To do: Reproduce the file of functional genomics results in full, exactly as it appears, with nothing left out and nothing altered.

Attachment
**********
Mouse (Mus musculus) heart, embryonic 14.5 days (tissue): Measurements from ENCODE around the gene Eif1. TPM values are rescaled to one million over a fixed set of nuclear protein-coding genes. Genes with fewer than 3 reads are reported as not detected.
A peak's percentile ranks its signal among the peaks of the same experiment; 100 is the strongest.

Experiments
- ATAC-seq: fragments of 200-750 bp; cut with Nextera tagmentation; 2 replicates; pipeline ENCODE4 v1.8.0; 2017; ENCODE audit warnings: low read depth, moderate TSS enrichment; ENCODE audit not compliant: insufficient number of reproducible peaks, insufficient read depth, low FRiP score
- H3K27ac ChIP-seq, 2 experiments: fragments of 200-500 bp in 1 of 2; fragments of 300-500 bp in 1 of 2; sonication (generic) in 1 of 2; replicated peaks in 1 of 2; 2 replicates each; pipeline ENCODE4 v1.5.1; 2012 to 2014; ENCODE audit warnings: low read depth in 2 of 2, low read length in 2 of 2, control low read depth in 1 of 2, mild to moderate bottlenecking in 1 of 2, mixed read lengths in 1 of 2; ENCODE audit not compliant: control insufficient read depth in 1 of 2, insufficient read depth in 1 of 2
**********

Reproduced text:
Mouse (Mus musculus) heart, embryonic 14.5 days (tissue): Measurements from ENCODE around the gene Eif1. TPM values are rescaled to one million over a fixed set of nuclear protein-coding genes. Genes with fewer than 3 reads are reported as not detected.
A peak's percentile ranks its signal among the peaks of the same experiment; 100 is the strongest.

Experiments
- ATAC-seq: fragments of 200-750 bp; cut with Nextera tagmentation; 2 replicates; pipeline ENCODE4 v1.8.0; 2017; ENCODE audit warnings: low read depth, moderate TSS enrichment; ENCODE audit not compliant: insufficient number of reproducible peaks, insufficient read depth, low FRiP score
- H3K27ac ChIP-seq, 2 experiments: fragments of 200-500 bp in 1 of 2; fragments of 300-500 bp in 1 of 2; sonication (generic) in 1 of 2; replicated peaks in 1 of 2; 2 replicates each; pipeline ENCODE4 v1.5.1; 2012 to 2014; ENCODE audit warnings: low read depth in 2 of 2, low read length in 2 of 2, control low read depth in 1 of 2, mild to moderate bottlenecking in 1 of 2, mixed read lengths in 1 of 2; ENCODE audit not compliant: control insufficient read depth in 1 of 2, insufficient read depth in 1 of 2